A train attack trial foiled by 3 Americans opens in France


A member of the Islamic State accused of an attack on a European train arrested by three young Californian vacationers was tried Monday in France for terrorism.Opening Ayoub Khazzani’s trial, the judge said the 31-year-old Moroccan, who had links to a notorious terrorist brain, intended to “kill all passengers” aboard the Amsterdam-Paris express train in 2015 but “lost control of events. One of the young men who helped control Khazzani told investigators the naked torso shooter looked drugged and “completely insane,” the judge said.

The dramatic story of how Khazzani was shot and killed by the Three American Friends has been turned into the Hollywood thriller “3:17 PM in Paris” by Clint Eastwood. Khazzani’s trial is expected to last a month, with testimonies expected from the two US servicemen and their friend, who have been hailed as heroes and obtained French nationality.

Eastwood was also summoned to appear on November 23. It is not known whether the four men will testify in the Paris courtroom or by video.

In the failed August 2015 attack, Khazzani crossed the train bare-chested with an arsenal of weapons. He shot down a passenger before the trio of American travelers – Alek Skarlatos, Spencer Stone and Anthony Sadler – attacked him and helped him control him.

Khazzani is charged with attempted terrorist murder and, if convicted, faces a maximum sentence of life in prison.

Khazzani bought a train ticket at Brussels station on August 21, 2015, for a departure at 5.13 p.m. He was armed with a Kalashnikov, nine clips of 30 rounds each, an automatic pistol and a cutter, investigators said.

Once on the train, he lingered in the restroom between the cars and came out shirtless with a Kalashnikov. A waiting passenger struggled with the attacker. A French American, Mark Moogalian, then pushed the Kalashnikov back before being shot by a pistol as he made his way to Car No.12 to warn his wife. Moogalian said in interviews later that the attacker recovered the Kalashnikov.

Stone, then a 23-year-old American aviator, said after the attack he was waking from a deep sleep when the gunman appeared. Skarlatos, then a 22-year-old US National Guard who recently returned from Afghanistan, “just hit me on the shoulder and said, ‘Let’s go’.” Sadler, 23, who graduated from Sacramento State University, joined them.

The three Californians sprang into action after what Skarlatos later said was “gut instinct.” Stone and Skarlatos moved to grapple with the shooter and pick up his gun. Sadler helped subdue him. Stone said he suffocated Khazzani unconscious. A British businessman then joined the fray.

Stone, whose hand was injured by the cutter, is also credited with saving Moogalian, whose neck was spurting blood. Stone said he “just stuck two of my fingers in his hole and found what I thought was the artery, pushed down and the bleeding stopped. ”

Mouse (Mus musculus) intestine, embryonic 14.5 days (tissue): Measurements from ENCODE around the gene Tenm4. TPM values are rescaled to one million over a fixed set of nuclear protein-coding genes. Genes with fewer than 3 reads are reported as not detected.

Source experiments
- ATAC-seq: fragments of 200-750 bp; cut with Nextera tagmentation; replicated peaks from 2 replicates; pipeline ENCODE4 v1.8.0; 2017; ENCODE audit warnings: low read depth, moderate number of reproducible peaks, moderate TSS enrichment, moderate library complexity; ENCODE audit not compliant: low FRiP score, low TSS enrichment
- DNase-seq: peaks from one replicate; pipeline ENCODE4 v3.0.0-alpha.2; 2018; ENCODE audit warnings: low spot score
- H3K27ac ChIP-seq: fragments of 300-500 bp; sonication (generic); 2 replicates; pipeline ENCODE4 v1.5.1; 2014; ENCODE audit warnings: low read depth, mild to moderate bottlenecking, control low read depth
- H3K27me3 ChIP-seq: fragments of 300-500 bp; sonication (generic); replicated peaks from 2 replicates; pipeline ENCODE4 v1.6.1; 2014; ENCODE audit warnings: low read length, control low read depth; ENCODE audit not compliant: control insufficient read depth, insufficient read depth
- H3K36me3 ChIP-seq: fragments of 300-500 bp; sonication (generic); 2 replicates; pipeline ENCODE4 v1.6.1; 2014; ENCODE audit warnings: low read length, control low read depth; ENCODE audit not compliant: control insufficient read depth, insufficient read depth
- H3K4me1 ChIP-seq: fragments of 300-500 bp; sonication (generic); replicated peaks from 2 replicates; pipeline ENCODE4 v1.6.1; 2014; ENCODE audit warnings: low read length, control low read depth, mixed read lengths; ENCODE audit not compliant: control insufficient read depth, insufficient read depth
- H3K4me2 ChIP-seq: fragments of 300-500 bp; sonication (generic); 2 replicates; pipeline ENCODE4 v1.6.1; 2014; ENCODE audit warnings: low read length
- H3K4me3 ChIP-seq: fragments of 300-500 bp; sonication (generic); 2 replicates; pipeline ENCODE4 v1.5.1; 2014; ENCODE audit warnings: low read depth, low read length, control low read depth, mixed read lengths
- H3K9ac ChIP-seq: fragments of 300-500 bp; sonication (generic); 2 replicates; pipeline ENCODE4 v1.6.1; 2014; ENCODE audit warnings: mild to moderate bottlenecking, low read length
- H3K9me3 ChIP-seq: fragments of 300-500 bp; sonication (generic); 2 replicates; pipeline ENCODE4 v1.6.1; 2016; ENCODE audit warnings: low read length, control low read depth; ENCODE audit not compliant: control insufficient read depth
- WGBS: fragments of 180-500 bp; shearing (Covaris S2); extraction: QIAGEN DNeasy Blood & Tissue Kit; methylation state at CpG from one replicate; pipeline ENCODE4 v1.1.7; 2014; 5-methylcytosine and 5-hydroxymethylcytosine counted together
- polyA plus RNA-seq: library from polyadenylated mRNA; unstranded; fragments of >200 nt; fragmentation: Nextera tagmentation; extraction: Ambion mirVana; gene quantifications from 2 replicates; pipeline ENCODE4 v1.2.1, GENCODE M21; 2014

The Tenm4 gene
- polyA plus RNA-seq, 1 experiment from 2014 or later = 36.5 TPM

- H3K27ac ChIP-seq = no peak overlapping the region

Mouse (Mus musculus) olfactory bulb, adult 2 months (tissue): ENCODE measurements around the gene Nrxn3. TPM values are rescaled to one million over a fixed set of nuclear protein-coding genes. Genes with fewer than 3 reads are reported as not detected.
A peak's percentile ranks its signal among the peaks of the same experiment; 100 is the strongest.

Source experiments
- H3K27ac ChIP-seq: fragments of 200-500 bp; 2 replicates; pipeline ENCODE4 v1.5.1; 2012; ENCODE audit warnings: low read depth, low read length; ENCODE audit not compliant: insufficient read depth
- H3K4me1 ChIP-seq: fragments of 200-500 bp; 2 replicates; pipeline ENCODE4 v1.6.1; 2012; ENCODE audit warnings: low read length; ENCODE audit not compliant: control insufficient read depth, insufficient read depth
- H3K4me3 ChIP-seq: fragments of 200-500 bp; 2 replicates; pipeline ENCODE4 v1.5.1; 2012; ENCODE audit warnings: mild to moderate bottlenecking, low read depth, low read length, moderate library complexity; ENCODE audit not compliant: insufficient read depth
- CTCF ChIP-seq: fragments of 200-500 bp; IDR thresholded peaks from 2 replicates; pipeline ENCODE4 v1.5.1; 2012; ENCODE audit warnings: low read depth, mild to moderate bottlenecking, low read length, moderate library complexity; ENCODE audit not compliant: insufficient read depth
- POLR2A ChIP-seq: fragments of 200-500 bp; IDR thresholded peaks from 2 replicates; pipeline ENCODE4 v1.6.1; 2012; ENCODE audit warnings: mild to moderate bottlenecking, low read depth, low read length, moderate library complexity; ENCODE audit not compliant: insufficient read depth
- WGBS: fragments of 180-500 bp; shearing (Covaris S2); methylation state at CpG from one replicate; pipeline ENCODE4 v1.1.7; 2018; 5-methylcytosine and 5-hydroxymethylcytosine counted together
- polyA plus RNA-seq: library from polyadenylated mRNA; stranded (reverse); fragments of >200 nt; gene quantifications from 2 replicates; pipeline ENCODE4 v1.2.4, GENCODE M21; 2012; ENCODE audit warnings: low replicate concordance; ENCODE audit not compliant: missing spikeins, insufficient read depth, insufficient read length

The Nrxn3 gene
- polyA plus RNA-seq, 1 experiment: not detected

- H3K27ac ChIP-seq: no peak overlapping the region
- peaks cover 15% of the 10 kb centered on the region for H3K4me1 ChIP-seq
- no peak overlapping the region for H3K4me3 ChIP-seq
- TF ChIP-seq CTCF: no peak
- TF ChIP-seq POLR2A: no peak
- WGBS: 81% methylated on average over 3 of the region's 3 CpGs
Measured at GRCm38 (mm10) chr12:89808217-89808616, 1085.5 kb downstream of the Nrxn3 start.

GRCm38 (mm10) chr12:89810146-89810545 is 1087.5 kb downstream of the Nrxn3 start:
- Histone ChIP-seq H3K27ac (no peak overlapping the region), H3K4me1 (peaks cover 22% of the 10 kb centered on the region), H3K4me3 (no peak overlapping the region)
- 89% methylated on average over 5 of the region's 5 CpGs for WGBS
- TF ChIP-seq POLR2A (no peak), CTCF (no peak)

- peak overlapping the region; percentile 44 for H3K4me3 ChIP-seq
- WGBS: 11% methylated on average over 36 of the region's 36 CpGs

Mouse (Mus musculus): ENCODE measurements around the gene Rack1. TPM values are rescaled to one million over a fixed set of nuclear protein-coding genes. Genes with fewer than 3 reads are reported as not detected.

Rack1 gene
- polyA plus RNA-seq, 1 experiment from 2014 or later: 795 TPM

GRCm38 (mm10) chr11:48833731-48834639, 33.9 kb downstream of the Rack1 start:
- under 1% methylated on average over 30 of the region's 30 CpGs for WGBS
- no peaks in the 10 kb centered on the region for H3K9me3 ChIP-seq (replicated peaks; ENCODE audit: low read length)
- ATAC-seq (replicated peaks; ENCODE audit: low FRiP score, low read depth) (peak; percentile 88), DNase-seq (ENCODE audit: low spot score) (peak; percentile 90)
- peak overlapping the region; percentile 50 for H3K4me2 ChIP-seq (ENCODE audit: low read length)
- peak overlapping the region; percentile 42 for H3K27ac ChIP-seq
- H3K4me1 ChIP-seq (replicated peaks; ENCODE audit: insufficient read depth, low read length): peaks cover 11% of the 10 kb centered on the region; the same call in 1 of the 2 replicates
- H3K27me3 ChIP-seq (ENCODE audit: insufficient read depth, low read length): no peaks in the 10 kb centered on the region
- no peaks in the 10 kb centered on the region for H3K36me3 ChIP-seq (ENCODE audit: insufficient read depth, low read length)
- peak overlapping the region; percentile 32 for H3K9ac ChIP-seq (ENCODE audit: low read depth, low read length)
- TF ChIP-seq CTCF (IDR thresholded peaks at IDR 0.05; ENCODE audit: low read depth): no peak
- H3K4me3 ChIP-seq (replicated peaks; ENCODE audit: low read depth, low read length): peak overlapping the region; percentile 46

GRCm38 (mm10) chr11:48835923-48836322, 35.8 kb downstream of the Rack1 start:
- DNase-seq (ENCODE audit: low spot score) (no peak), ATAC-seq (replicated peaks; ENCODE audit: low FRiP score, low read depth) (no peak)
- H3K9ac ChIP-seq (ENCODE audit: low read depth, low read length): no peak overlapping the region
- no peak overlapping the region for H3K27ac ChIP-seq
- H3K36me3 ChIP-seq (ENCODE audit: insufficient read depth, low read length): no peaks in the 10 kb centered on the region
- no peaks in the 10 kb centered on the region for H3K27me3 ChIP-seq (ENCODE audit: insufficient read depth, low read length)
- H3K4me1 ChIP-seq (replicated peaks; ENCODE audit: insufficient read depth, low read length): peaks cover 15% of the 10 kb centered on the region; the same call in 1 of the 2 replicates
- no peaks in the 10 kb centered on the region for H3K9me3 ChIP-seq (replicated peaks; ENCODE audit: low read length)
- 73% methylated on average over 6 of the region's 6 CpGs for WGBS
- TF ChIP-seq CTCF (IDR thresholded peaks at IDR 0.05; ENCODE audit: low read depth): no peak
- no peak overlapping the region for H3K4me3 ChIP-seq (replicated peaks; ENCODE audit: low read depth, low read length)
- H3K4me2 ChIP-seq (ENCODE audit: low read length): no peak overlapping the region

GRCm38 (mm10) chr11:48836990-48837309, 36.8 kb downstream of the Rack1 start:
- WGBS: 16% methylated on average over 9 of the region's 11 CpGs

The train redirected to Arras in northern France, where Khazzani was arrested.

The lawyer of the three American friends, Thibault de Montbrial, declared Monday at the courthouse that their “very courageous intervention” had foiled a “massacre”.

“This terrorist attack could have killed up to 300 people on the basis of [amount] of ammunition that was found on the terrorist and in his bag, ”he said.

Khazzani’s lawyer, Sarah Mauger-Poliak, said her client “regrets having been indoctrinated” by extremist propaganda and wants “to demonstrate his remorse”.

The foiled attack took place three months before the coordinated terrorist attack on Paris in November 2015, which left 130 people dead. The man considered the probable mastermind of the Paris attacks, Abdel Hamid Abaaoud, was also the force behind the scenes of the train attack, which was planned in Syria, according to the prosecution.

Abaaoud traveled from Syria to Belgium with Khazzani to organize attacks in Europe, and was locked up with him and an accomplice in an apartment in Brussels, according to the prosecution. Abaaoud was killed by French special forces a few days after the Paris attacks.

Khazzani told investigators that Abaaoud wanted him to kill only the US military on board the train – an argument he should make during the trial. But prosecutors say it’s a dubious claim, in part because the presence of the military on the train could not be known in advance and they were in civilian clothes.

This defense also does not fit with Abaaoud’s objective of killing as many people as possible in attacks.

Three other people who were not on the train are also on trial for their roles as alleged accomplices.

Bilal Chatra, 24, an Algerian member of the Islamic State, was reportedly the second man on the train with Khazzani but abandoned the plot a week earlier. He had left Syria for Europe the week before to establish the exit route.

Mohamed Bakkali would have welcomed the attackers bound for Europe in Budapest, Hungary, which he denies. He and Chatra were arrested in Germany in 2016. A third man, Redouane El Amrani Ezzerrifi, is said to have piloted a boat to help them return to Europe.


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